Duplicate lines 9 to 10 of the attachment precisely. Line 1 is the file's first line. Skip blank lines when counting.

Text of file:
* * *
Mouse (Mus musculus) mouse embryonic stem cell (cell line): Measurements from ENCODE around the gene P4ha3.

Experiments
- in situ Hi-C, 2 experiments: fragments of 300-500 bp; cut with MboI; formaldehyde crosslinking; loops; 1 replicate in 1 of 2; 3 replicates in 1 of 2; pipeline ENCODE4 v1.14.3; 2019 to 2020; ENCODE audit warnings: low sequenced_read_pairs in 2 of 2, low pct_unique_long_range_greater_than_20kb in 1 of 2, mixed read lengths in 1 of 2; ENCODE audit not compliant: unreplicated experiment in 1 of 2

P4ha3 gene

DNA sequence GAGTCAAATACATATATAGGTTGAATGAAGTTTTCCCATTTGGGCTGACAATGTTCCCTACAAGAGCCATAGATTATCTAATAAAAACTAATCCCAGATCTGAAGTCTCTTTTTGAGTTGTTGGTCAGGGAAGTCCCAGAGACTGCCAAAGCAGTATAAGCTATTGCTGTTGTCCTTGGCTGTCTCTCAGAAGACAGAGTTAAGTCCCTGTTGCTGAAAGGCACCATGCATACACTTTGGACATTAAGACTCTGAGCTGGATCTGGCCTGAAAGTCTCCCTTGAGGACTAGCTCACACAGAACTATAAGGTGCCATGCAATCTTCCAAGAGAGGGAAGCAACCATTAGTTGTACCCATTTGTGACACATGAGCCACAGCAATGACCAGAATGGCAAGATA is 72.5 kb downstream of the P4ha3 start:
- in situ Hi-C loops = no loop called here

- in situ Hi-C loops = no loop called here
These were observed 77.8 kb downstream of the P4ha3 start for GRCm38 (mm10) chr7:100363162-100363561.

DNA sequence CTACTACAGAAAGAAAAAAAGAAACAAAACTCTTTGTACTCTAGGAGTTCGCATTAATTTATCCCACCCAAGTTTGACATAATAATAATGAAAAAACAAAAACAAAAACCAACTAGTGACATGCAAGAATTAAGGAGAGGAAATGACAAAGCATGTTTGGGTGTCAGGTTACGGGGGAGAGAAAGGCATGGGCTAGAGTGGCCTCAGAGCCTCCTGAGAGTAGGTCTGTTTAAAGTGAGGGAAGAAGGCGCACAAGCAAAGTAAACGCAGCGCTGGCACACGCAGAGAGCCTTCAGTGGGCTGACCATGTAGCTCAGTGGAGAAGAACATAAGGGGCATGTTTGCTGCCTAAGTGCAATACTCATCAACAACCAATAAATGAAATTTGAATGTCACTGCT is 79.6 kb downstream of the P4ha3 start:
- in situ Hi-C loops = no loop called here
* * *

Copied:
DNA sequence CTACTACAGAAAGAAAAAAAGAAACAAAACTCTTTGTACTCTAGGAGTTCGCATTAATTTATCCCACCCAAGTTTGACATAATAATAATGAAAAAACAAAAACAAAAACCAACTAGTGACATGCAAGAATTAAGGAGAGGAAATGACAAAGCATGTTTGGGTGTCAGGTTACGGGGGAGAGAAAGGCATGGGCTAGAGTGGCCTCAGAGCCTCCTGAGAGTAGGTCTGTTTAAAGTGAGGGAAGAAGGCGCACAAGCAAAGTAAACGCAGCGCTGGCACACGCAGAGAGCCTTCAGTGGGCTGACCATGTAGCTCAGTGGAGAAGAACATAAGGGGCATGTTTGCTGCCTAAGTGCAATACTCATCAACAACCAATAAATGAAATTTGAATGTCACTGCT is 79.6 kb downstream of the P4ha3 start:
- in situ Hi-C loops = no loop called here